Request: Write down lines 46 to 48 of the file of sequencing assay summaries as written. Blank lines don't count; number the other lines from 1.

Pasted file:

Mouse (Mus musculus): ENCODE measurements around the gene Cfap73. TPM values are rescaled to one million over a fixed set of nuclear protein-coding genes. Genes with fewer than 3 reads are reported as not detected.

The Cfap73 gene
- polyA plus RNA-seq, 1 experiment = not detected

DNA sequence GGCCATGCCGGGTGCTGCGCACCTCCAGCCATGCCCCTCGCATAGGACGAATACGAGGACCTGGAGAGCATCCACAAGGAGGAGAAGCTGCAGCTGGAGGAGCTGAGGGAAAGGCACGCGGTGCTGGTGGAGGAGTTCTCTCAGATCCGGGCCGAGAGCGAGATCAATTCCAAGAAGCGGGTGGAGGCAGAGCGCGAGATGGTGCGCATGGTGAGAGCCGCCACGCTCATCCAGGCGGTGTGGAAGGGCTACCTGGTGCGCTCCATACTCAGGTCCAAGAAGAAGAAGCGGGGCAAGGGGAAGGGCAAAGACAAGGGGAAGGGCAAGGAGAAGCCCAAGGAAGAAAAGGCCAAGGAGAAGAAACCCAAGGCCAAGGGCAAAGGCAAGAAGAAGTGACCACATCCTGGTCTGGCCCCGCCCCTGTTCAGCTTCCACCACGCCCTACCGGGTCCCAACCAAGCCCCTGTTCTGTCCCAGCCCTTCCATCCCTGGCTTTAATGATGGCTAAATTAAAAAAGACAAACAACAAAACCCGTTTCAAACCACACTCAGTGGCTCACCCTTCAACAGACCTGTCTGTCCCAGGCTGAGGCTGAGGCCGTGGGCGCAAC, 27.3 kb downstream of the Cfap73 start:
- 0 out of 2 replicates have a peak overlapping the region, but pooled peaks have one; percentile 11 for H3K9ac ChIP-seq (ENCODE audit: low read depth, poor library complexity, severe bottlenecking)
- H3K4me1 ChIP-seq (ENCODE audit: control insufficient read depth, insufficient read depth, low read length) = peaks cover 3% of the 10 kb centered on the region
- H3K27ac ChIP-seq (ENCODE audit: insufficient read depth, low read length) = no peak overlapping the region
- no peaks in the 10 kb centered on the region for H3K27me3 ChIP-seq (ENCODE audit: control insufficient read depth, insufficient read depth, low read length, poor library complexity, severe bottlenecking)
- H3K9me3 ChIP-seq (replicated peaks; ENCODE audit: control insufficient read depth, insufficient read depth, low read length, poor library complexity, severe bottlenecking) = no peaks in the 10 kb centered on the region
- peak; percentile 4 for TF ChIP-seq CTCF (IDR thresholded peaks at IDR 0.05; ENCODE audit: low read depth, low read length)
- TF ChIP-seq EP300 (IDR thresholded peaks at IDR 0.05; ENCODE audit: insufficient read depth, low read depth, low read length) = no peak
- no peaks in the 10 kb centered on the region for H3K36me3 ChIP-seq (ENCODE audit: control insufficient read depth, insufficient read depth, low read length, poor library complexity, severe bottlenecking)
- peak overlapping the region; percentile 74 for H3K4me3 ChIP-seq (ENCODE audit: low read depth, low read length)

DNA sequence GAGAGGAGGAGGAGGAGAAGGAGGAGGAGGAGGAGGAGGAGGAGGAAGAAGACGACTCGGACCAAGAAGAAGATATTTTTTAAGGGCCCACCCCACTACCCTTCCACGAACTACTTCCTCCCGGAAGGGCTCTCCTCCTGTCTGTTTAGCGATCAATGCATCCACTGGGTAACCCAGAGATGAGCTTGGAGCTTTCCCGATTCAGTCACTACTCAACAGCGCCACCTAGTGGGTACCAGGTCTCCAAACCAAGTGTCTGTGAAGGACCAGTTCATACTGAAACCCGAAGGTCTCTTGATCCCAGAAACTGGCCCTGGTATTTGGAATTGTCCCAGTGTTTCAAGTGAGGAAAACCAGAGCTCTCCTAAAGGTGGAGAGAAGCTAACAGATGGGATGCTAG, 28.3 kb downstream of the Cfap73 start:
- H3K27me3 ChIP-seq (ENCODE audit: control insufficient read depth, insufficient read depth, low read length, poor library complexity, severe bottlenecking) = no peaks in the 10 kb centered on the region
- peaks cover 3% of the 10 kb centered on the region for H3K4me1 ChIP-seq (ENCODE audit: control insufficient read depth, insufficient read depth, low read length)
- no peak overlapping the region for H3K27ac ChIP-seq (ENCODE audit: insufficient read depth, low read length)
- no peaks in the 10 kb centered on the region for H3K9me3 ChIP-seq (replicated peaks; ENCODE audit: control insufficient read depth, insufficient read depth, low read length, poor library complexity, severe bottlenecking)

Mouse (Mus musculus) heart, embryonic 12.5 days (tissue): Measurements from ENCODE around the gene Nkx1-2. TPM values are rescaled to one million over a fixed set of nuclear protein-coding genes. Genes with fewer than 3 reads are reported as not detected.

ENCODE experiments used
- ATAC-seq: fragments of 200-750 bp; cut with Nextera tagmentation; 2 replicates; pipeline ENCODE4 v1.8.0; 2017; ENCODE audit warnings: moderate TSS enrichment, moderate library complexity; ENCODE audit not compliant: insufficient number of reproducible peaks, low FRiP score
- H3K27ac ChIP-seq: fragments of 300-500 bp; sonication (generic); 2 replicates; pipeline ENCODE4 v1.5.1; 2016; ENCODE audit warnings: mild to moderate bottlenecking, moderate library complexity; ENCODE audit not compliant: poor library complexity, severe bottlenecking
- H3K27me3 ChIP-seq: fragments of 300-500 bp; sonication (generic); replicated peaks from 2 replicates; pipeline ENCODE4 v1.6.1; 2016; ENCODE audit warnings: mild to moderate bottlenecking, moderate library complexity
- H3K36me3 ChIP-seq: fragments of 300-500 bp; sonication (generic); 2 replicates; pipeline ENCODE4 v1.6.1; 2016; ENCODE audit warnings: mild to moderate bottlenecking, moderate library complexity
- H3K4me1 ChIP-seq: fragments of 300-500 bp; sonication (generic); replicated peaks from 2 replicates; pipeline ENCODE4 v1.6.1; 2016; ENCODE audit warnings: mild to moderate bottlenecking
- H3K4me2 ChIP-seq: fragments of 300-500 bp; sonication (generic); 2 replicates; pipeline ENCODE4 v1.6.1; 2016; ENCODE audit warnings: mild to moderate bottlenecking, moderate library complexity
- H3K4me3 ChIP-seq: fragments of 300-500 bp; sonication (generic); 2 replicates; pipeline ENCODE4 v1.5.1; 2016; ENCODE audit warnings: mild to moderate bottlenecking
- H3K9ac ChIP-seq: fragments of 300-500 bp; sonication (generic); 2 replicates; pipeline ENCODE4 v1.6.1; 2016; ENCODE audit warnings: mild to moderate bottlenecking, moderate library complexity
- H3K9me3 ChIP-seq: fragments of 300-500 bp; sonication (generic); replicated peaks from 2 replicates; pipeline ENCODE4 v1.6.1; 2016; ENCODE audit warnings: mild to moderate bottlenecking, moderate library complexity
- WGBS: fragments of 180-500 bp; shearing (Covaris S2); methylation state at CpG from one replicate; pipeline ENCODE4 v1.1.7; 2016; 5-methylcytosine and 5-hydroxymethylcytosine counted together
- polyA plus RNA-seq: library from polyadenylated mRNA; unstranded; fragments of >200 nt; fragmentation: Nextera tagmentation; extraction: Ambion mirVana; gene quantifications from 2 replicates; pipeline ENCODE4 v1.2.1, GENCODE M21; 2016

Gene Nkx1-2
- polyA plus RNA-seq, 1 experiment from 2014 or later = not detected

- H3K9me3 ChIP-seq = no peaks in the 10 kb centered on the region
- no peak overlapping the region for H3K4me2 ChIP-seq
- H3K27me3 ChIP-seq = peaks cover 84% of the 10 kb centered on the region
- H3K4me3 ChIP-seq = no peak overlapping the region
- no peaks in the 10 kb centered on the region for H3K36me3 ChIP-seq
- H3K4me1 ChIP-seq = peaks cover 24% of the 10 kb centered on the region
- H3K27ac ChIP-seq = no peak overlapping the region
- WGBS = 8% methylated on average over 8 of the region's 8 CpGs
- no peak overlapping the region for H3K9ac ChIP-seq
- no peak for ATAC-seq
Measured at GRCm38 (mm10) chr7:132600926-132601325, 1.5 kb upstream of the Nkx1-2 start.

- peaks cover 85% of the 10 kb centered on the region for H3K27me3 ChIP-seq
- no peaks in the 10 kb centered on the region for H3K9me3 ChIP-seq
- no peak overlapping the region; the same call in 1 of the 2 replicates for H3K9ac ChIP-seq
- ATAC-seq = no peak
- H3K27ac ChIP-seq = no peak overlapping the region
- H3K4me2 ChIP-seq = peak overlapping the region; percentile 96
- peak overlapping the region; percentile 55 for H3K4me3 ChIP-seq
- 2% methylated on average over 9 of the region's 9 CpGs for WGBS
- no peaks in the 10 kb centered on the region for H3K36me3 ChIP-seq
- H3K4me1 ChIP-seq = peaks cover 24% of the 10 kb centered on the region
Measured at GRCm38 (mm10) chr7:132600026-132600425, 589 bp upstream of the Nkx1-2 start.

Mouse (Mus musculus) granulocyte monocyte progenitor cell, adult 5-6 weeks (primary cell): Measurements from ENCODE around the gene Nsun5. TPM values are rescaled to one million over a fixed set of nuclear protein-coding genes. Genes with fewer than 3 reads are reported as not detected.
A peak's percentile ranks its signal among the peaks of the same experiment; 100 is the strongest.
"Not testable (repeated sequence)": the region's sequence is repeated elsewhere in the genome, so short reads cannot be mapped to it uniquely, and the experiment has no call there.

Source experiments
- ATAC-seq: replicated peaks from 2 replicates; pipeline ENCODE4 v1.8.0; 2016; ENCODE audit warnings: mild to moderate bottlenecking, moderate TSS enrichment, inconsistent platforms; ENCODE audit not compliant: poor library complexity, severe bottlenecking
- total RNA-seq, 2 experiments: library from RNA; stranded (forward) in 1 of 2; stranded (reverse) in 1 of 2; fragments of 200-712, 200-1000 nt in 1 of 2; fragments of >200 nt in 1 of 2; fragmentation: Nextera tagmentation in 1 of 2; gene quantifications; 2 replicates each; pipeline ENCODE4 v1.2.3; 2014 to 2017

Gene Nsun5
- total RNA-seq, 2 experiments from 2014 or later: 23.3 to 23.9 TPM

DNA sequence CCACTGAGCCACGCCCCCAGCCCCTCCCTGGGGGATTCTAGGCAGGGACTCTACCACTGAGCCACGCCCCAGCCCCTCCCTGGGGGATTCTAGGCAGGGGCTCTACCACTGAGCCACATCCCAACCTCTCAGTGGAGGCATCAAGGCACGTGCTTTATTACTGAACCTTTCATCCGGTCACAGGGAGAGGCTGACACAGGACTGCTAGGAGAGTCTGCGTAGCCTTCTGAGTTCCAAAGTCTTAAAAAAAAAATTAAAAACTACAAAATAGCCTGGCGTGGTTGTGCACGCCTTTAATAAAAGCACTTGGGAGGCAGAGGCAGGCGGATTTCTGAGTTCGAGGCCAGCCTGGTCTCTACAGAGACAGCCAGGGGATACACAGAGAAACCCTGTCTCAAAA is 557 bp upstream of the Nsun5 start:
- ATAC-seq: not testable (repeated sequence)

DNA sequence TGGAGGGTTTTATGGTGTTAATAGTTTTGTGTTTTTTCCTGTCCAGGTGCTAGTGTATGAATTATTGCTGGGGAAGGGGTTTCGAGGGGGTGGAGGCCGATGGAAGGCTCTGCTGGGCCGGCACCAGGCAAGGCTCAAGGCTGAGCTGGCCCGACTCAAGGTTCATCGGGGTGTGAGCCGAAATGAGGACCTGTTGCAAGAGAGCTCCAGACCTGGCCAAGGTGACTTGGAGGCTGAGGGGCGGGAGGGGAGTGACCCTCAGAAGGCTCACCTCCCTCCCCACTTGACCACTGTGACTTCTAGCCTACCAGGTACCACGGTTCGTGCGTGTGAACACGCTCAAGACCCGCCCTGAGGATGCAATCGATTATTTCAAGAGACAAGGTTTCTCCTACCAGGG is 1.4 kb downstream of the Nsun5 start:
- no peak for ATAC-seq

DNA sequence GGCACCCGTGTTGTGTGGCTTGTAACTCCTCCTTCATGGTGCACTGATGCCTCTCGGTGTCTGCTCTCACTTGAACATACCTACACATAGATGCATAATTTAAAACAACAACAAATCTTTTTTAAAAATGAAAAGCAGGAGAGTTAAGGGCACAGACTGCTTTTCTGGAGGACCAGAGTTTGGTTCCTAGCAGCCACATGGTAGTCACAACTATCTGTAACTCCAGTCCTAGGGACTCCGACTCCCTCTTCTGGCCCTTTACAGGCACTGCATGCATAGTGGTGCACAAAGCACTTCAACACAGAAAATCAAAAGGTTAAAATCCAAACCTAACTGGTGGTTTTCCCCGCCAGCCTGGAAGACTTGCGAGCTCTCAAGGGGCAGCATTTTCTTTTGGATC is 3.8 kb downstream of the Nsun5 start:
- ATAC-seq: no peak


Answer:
- no peaks in the 10 kb centered on the region for H3K9me3 ChIP-seq
- no peak overlapping the region; the same call in 1 of the 2 replicates for H3K9ac ChIP-seq
- ATAC-seq = no peak